Wisconsin Odonata Survey

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Enallagma exsulans  (Hagen, 1861)
Stream Bluet


Coenagrionidae, Pond Damsel Family

The bluets form a group of about 17 similar species in Wisconsin in which the males usually share the characteristics of having blue and black stripes on the thorax, and blue and black markings on the abdomen. In-hand examinations are usually needed to identify them, although they can be grouped into subcategories based on the amount of black showing on the abdomen. Males are easily identified, under magnification, by the shape of their terminal appendages. Females are generally duller than males, and they are more difficult to identify, which is accomplished by subtle differences in the shape of the mesostigmal plates on the top of the thorax. Generally, males are bright blue while the females are green or yellow-green or blue. There are some species that are yellow-orange, a mix of various colors, or black with some blue.

Status-Global/State:

Global: G5     Wisconsin: S5    

Distinguishing Characteristics:

The male of this species is a black-type bluet because of its predominantly black abdomen. The male has blue thorax with black stripes on the front and the shoulders. The abdomen is mostly black with narrow blue rings and blue tip. The female is greenish color with brown shoulder stripes. The abdomen does not have blue rings and has less blue on the tip. The underside of the abdomen is greenish. The body length varies from 1.0 to 1.3 inches.

Description of Habitat/Range:

Ranging from eastern to central United States, including southeast Canada. This species is usually found at medium to large streams, rivers with moderate flow, and lakeshores. It is common and widespread throughout Wisconsin.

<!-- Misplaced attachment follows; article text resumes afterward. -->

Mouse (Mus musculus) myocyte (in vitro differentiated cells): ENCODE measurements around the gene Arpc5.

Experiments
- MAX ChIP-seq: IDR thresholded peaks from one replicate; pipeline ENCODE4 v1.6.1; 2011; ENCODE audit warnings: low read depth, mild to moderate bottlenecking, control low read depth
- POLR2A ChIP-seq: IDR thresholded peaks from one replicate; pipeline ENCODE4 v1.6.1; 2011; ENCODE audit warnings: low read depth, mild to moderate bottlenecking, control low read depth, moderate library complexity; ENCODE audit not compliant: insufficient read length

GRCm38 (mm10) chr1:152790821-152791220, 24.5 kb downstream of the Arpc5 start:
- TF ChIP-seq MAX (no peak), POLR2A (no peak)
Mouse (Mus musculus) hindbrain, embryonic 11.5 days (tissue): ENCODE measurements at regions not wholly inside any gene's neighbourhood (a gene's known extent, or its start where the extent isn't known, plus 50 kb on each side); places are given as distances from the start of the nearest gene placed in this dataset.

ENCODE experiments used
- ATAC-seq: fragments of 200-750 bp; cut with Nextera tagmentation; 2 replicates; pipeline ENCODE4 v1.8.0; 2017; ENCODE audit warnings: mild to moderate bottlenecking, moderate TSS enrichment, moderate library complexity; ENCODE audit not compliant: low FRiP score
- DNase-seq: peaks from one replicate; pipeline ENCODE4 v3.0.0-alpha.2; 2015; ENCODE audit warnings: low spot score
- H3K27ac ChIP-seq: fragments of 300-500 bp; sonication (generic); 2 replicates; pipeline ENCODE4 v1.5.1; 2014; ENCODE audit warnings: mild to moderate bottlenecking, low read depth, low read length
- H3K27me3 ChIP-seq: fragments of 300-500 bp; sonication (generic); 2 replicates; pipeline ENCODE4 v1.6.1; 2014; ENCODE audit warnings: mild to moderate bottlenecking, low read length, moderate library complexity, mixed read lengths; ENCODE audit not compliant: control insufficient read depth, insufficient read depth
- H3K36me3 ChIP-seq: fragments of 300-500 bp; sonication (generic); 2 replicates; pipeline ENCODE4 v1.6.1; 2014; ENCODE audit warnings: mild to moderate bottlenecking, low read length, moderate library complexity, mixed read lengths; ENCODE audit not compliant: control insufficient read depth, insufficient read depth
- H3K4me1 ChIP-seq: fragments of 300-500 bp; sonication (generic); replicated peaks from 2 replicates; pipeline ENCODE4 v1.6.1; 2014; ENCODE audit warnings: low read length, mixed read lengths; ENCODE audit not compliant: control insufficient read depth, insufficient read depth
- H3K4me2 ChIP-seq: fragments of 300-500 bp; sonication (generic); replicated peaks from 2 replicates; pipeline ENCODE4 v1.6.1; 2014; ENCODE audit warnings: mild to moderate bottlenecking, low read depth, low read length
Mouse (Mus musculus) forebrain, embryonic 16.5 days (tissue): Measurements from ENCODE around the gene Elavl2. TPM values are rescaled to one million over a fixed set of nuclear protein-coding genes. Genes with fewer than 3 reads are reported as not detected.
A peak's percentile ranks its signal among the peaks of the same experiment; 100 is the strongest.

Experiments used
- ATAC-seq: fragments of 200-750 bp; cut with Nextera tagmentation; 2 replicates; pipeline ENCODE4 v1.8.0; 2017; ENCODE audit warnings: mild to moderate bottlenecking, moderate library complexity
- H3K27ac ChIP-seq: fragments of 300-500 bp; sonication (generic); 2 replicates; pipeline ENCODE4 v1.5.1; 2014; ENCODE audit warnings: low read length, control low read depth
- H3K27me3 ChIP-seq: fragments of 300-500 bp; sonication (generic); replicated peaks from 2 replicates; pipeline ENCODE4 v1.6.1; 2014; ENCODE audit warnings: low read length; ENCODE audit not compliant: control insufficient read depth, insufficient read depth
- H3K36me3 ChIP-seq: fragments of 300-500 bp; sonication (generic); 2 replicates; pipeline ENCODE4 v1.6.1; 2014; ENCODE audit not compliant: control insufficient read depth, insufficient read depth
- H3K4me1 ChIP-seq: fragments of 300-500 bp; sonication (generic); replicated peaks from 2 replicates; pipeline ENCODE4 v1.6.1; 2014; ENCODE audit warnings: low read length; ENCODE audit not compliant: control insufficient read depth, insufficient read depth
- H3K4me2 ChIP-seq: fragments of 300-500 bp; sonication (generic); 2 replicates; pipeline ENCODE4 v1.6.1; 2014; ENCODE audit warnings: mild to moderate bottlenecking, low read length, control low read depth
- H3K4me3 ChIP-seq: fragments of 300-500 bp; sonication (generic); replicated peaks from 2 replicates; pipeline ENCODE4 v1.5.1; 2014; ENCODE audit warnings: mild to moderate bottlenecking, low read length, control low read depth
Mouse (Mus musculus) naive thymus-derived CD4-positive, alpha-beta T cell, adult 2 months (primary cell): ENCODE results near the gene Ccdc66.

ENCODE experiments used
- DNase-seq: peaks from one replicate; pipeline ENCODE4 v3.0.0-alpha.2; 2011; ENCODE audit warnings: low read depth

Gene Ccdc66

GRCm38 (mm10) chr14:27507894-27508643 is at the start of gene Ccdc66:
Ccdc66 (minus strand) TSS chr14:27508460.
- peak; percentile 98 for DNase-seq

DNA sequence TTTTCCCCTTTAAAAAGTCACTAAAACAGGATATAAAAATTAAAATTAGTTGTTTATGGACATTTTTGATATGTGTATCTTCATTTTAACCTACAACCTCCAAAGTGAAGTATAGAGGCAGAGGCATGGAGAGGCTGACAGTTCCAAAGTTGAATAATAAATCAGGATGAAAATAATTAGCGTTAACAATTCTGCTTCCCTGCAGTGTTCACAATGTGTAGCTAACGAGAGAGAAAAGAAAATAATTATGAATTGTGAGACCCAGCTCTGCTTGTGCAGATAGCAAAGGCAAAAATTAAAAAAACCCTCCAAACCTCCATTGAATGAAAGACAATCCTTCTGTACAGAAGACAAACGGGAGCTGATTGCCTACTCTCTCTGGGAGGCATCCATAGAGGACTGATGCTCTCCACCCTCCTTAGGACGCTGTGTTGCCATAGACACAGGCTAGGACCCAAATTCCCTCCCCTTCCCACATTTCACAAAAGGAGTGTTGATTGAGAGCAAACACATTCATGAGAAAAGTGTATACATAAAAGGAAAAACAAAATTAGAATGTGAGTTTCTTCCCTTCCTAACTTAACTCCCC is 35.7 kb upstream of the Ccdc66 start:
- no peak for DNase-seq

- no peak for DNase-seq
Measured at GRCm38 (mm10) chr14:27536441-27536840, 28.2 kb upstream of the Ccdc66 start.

Flight Season:

Early June to late August in Wisconsin.


Mar
Apr
May
Jun
Jul
Aug
Sep
Oct
Nov
<1%
(2)
35%
(144)
47%
(192)
15%
(62)
3%
(12)
Shading illustrates monthly percentages of the total flight season records for the species. Each flight season record is a unique date/location/observer combination where one or more adult or an exuvia was recorded (excludes nymphs). The actual number of flight season records for each month is shown in parentheses.

Flight seasons begin earlier in the southern part of the state, often by a week or more. Also, flight charts may not be accurate for rare species because of few data available.
View user-submitted photos

(Click on photos to enlarge)
Photo of Male stream bluet
Male stream bluet. © Dan Jackson

Male stream bluet
Photo of Male stream bluet
Male stream bluet. © Dan Jackson

Male stream bluet
Photo of Male stream bluet
Male stream bluet. © Dan Jackson

Male stream bluet
Photo of Female stream bluet
Female stream bluet. © Dennis Paulson

Female stream bluet
Photo of Female stream bluet
Female stream bluet. © Dan Jackson

Female stream bluet
Photo of Stream bluet pair in wheel
Stream bluet pair in wheel. © Dan Jackson

Stream bluet pair in wheel



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